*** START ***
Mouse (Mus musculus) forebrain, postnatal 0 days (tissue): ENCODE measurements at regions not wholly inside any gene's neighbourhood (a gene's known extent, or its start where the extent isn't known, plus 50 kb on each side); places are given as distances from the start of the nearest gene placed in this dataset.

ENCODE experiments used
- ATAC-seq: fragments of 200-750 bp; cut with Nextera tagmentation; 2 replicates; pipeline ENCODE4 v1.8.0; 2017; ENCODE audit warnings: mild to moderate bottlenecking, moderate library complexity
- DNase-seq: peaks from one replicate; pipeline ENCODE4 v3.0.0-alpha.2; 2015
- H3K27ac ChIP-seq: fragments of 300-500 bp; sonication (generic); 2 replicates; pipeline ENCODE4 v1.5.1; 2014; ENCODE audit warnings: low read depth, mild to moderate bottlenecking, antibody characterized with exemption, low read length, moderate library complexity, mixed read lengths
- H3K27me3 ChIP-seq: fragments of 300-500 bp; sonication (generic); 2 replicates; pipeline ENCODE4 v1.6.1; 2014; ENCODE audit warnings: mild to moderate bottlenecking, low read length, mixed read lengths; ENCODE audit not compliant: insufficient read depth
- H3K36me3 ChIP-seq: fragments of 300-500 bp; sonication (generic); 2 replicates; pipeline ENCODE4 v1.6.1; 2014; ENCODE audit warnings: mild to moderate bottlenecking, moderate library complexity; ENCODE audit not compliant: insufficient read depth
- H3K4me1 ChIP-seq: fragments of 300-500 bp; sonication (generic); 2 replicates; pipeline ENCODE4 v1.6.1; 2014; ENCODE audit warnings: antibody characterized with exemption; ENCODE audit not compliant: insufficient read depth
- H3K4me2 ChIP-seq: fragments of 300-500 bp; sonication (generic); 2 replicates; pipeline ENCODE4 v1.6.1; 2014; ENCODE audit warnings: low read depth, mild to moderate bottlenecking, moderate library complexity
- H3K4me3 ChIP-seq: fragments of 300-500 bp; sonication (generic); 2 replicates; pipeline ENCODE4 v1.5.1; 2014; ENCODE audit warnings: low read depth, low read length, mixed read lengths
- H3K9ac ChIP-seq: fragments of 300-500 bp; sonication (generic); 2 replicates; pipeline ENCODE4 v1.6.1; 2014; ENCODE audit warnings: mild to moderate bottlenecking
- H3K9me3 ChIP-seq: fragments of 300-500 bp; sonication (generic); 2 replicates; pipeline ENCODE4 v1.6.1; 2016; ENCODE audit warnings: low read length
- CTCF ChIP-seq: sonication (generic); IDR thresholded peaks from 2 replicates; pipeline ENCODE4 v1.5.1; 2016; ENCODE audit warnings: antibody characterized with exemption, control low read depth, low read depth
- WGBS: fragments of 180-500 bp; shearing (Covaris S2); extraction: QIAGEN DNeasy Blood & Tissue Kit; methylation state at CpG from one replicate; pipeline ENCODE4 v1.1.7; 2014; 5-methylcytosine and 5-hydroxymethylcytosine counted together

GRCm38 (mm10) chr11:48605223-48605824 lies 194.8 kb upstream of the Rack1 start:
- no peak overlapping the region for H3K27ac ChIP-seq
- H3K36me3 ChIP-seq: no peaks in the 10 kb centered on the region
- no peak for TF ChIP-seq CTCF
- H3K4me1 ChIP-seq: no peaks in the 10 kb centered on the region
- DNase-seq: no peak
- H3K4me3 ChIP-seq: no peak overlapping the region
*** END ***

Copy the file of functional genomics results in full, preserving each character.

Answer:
Mouse (Mus musculus) forebrain, postnatal 0 days (tissue): ENCODE measurements at regions not wholly inside any gene's neighbourhood (a gene's known extent, or its start where the extent isn't known, plus 50 kb on each side); places are given as distances from the start of the nearest gene placed in this dataset.

ENCODE experiments used
- ATAC-seq: fragments of 200-750 bp; cut with Nextera tagmentation; 2 replicates; pipeline ENCODE4 v1.8.0; 2017; ENCODE audit warnings: mild to moderate bottlenecking, moderate library complexity
- DNase-seq: peaks from one replicate; pipeline ENCODE4 v3.0.0-alpha.2; 2015
- H3K27ac ChIP-seq: fragments of 300-500 bp; sonication (generic); 2 replicates; pipeline ENCODE4 v1.5.1; 2014; ENCODE audit warnings: low read depth, mild to moderate bottlenecking, antibody characterized with exemption, low read length, moderate library complexity, mixed read lengths
- H3K27me3 ChIP-seq: fragments of 300-500 bp; sonication (generic); 2 replicates; pipeline ENCODE4 v1.6.1; 2014; ENCODE audit warnings: mild to moderate bottlenecking, low read length, mixed read lengths; ENCODE audit not compliant: insufficient read depth
- H3K36me3 ChIP-seq: fragments of 300-500 bp; sonication (generic); 2 replicates; pipeline ENCODE4 v1.6.1; 2014; ENCODE audit warnings: mild to moderate bottlenecking, moderate library complexity; ENCODE audit not compliant: insufficient read depth
- H3K4me1 ChIP-seq: fragments of 300-500 bp; sonication (generic); 2 replicates; pipeline ENCODE4 v1.6.1; 2014; ENCODE audit warnings: antibody characterized with exemption; ENCODE audit not compliant: insufficient read depth
- H3K4me2 ChIP-seq: fragments of 300-500 bp; sonication (generic); 2 replicates; pipeline ENCODE4 v1.6.1; 2014; ENCODE audit warnings: low read depth, mild to moderate bottlenecking, moderate library complexity
- H3K4me3 ChIP-seq: fragments of 300-500 bp; sonication (generic); 2 replicates; pipeline ENCODE4 v1.5.1; 2014; ENCODE audit warnings: low read depth, low read length, mixed read lengths
- H3K9ac ChIP-seq: fragments of 300-500 bp; sonication (generic); 2 replicates; pipeline ENCODE4 v1.6.1; 2014; ENCODE audit warnings: mild to moderate bottlenecking
- H3K9me3 ChIP-seq: fragments of 300-500 bp; sonication (generic); 2 replicates; pipeline ENCODE4 v1.6.1; 2016; ENCODE audit warnings: low read length
- CTCF ChIP-seq: sonication (generic); IDR thresholded peaks from 2 replicates; pipeline ENCODE4 v1.5.1; 2016; ENCODE audit warnings: antibody characterized with exemption, control low read depth, low read depth
- WGBS: fragments of 180-500 bp; shearing (Covaris S2); extraction: QIAGEN DNeasy Blood & Tissue Kit; methylation state at CpG from one replicate; pipeline ENCODE4 v1.1.7; 2014; 5-methylcytosine and 5-hydroxymethylcytosine counted together

GRCm38 (mm10) chr11:48605223-48605824 lies 194.8 kb upstream of the Rack1 start:
- no peak overlapping the region for H3K27ac ChIP-seq
- H3K36me3 ChIP-seq: no peaks in the 10 kb centered on the region
- no peak for TF ChIP-seq CTCF
- H3K4me1 ChIP-seq: no peaks in the 10 kb centered on the region
- DNase-seq: no peak
- H3K4me3 ChIP-seq: no peak overlapping the region